Working everywhere from a boutique waffle stand in South Minneapolis, Minnesota, to a grassroots coffee company in Chiang Mai, Thailand, I gained experience that I could not have obtained in my coursework. This positioned me with unique hiring attributes.
For students looking to prepare for the grocery industry today, I would recommend taking all the opportunities you can. That may mean staying late to talk to your professor or working a unique but valuable internship. It also could be as simple as raising your hand more often in class. You are at the helm of your own learning and growth, see as much as you can see.
Building the future leadership of the grocery industry is of high priority to its stakeholders, which includes retailers, wholesalers, vendors and service suppliers. How can the grocery industry best communicate with college students about the career opportunities in the industry? What should the industry be doing to recruit talent at the college level?
The best thing to do when recruiting college-level talent is to show up and support major career landmarks at the universities you are seeking to recruit from. There is no better way to meet and guide students to your organization than face-to-face communication.
Obviously, this is more difficult in the time of COVID-19, but there are still ways to show up virtually that can leave an impact. Additionally, it is important not to limit your search pools. There is top-tier talent interested in your company from diverse backgrounds – embrace it.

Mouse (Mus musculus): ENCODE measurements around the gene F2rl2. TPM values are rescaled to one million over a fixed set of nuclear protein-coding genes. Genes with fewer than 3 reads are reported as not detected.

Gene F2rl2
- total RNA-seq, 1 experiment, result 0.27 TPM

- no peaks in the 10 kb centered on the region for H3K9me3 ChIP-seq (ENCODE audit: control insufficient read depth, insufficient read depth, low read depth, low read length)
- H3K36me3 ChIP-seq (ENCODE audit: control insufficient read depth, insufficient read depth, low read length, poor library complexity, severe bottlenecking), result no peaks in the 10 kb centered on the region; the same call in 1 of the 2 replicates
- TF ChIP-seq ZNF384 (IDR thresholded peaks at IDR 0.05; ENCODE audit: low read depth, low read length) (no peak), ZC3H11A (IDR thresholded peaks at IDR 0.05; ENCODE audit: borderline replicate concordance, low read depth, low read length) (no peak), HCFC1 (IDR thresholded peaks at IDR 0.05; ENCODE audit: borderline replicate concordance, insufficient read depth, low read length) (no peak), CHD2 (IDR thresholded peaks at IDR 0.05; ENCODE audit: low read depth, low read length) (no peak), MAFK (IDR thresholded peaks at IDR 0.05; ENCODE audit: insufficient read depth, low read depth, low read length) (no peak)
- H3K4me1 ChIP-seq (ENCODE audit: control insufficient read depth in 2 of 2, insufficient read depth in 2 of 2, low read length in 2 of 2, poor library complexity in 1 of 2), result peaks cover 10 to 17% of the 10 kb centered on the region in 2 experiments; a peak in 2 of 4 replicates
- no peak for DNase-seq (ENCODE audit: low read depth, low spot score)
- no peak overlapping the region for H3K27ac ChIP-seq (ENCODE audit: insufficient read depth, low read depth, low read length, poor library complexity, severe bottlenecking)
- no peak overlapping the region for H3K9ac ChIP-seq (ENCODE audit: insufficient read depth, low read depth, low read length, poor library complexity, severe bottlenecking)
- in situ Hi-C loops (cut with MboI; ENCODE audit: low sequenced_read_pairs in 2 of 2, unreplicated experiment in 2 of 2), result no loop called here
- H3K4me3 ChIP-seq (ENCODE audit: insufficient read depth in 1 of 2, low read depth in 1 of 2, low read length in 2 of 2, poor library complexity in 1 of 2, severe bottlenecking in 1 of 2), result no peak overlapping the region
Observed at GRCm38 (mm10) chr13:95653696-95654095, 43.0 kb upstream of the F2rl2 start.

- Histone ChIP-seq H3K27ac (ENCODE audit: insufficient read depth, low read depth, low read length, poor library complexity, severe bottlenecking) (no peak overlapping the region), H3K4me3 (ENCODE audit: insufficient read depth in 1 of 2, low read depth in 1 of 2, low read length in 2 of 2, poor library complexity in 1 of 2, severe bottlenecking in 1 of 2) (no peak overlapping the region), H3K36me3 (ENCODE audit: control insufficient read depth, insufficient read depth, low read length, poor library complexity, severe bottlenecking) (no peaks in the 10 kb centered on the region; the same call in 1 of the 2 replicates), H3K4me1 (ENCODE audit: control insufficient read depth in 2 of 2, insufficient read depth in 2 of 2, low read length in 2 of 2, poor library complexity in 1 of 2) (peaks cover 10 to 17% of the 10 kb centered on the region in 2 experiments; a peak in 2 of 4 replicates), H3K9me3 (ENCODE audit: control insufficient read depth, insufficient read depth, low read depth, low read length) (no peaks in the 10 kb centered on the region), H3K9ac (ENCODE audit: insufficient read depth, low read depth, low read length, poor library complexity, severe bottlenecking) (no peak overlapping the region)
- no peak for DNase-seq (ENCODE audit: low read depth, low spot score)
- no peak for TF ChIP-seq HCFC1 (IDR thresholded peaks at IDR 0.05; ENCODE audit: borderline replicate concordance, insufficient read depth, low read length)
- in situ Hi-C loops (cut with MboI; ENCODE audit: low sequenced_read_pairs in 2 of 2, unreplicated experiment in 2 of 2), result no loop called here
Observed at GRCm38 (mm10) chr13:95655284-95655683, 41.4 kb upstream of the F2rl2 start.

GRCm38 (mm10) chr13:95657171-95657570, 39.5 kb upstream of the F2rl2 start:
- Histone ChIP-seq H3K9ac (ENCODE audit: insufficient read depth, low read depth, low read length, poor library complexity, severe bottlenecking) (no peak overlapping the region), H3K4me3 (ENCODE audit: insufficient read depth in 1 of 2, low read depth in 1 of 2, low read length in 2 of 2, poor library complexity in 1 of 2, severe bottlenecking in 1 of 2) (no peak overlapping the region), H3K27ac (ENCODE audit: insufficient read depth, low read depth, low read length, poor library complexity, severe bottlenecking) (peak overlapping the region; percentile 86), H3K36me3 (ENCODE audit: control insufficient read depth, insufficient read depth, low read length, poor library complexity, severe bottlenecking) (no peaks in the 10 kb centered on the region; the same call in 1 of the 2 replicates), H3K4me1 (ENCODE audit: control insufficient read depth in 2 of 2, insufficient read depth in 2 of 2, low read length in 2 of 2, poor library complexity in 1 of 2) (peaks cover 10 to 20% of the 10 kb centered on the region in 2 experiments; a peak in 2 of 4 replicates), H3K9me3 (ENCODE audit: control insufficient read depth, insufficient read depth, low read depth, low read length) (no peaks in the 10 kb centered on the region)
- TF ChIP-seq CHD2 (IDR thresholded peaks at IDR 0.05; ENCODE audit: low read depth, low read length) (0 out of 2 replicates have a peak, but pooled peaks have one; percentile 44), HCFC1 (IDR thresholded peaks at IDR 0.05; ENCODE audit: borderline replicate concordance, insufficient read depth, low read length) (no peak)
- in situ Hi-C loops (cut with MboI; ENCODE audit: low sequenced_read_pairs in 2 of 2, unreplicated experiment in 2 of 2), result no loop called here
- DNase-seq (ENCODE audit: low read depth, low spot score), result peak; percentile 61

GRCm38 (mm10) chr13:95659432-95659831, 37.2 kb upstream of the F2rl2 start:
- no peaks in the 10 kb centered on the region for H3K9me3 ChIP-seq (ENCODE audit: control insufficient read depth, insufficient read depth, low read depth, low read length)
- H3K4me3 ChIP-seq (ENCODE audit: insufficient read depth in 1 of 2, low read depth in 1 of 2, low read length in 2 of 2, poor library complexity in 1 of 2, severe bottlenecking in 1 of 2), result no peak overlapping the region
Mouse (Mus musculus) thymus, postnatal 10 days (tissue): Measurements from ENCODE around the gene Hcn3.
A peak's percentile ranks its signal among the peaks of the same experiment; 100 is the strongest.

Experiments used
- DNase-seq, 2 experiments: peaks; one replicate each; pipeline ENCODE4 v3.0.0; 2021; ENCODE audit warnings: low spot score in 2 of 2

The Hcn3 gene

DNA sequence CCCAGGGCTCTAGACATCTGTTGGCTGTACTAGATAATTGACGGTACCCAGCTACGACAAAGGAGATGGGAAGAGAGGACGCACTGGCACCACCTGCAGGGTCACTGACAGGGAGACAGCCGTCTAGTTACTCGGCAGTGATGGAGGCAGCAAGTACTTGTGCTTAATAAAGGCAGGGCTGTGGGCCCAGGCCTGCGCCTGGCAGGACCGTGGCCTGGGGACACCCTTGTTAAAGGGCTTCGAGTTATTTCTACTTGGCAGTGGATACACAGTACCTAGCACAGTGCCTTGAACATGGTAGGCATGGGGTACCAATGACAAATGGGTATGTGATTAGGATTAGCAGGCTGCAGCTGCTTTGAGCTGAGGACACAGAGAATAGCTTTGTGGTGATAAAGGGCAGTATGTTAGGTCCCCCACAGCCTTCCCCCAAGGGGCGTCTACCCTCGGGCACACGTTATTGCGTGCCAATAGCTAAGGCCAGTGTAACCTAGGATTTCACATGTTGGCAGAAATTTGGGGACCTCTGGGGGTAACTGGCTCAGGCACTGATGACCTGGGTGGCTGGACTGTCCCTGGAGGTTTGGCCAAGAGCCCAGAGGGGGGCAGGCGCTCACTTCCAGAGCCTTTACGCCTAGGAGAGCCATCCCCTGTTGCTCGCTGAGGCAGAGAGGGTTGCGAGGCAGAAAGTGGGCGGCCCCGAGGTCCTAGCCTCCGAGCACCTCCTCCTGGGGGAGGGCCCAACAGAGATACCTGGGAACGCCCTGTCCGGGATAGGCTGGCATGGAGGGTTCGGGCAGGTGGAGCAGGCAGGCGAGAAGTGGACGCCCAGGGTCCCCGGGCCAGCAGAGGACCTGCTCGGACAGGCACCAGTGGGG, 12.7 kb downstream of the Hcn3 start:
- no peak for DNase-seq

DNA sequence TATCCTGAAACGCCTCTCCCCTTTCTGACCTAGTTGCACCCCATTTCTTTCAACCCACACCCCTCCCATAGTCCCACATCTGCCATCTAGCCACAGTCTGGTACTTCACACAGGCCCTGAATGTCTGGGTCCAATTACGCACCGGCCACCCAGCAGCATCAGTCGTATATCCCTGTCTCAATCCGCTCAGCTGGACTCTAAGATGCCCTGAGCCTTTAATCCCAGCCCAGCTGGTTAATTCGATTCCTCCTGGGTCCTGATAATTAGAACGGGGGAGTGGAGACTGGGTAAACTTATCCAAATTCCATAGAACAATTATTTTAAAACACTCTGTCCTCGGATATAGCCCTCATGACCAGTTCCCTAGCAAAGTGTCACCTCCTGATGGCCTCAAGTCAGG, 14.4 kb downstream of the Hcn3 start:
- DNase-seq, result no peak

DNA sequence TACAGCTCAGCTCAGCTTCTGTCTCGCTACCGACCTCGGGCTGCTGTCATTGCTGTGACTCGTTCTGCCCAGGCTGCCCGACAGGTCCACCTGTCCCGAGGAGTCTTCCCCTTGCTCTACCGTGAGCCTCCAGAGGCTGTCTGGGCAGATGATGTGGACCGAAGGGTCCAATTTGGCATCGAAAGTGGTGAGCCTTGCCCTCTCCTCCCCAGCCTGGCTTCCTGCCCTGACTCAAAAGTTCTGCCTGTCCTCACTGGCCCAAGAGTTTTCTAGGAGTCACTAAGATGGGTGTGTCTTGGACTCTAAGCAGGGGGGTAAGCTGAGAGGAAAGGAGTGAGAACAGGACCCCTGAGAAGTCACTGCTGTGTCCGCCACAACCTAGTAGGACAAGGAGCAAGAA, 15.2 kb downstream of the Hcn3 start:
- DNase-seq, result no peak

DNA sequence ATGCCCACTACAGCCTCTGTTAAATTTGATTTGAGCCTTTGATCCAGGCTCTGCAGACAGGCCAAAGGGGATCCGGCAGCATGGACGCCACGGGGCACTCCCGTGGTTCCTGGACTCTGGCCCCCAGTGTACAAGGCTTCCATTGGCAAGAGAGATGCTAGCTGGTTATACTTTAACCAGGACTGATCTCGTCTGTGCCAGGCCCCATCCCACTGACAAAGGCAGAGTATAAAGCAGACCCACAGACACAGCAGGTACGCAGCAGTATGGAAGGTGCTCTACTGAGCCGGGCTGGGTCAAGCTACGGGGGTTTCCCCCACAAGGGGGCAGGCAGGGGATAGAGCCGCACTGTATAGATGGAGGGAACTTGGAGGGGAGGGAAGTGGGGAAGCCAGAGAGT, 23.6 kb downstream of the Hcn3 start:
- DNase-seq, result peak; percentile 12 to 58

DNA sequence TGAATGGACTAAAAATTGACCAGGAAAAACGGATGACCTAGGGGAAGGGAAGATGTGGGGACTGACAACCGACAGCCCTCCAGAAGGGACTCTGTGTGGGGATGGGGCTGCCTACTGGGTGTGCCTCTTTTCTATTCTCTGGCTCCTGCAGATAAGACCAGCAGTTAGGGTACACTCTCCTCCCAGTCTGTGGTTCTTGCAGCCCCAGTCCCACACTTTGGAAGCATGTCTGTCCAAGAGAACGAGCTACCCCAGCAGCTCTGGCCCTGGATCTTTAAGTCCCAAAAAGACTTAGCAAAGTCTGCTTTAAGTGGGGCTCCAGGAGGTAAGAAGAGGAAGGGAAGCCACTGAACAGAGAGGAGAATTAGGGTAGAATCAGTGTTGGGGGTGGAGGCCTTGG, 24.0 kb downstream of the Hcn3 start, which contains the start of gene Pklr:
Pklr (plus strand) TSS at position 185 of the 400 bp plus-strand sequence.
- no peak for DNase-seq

What do you see as the greatest opportunities for workforce and leadership development within the grocery industry?
The best opportunity for the development starts at the beginning. Allowing employees time to learn and adapt to their new role pays dividends down the line.
When I started my career at Kraft Heinz, my main objective as a business development trainee was to learn. This set me up for success and granted invaluable insight into the industry I was joining.
In what ways does Kraft Heinz focus on developing future leadership? Tell me a little more about that.
Kraft Heinz focuses on developing leadership through a variety of programs and educational opportunities throughout one’s career. Kraft Heinz has a trainee program that focuses on developing future leaders at the start of their careers, just out of undergrad.
As employees grow within the company, so do the educational opportunities. Kraft Heinz offers self-paced virtual learning through the Ownerversity platform, advanced leader and manager courses, as well as a leadership master’s program.
What advice do you have for college students?
You learn so much while in college – own it. Your perspective and experiences are valid and the skills you have learned thus far are tangible. Know your worth and be confident in your knowledge.
What advice did you receive that you found most helpful?
The best advice that I have received is to never present a limitation without a solution. This not only lets you influence the conversation but also leverages your expertise to consult on the issue at hand.
What else would you like the readers to know about you, your employer and/or other relevant industry information and insights?
As my generation enters the workforce, it is important to note that we are socially aware and alert to the headlines around us. Speak frequently and thoroughly on the topics that affect our lives. This is something that we look for.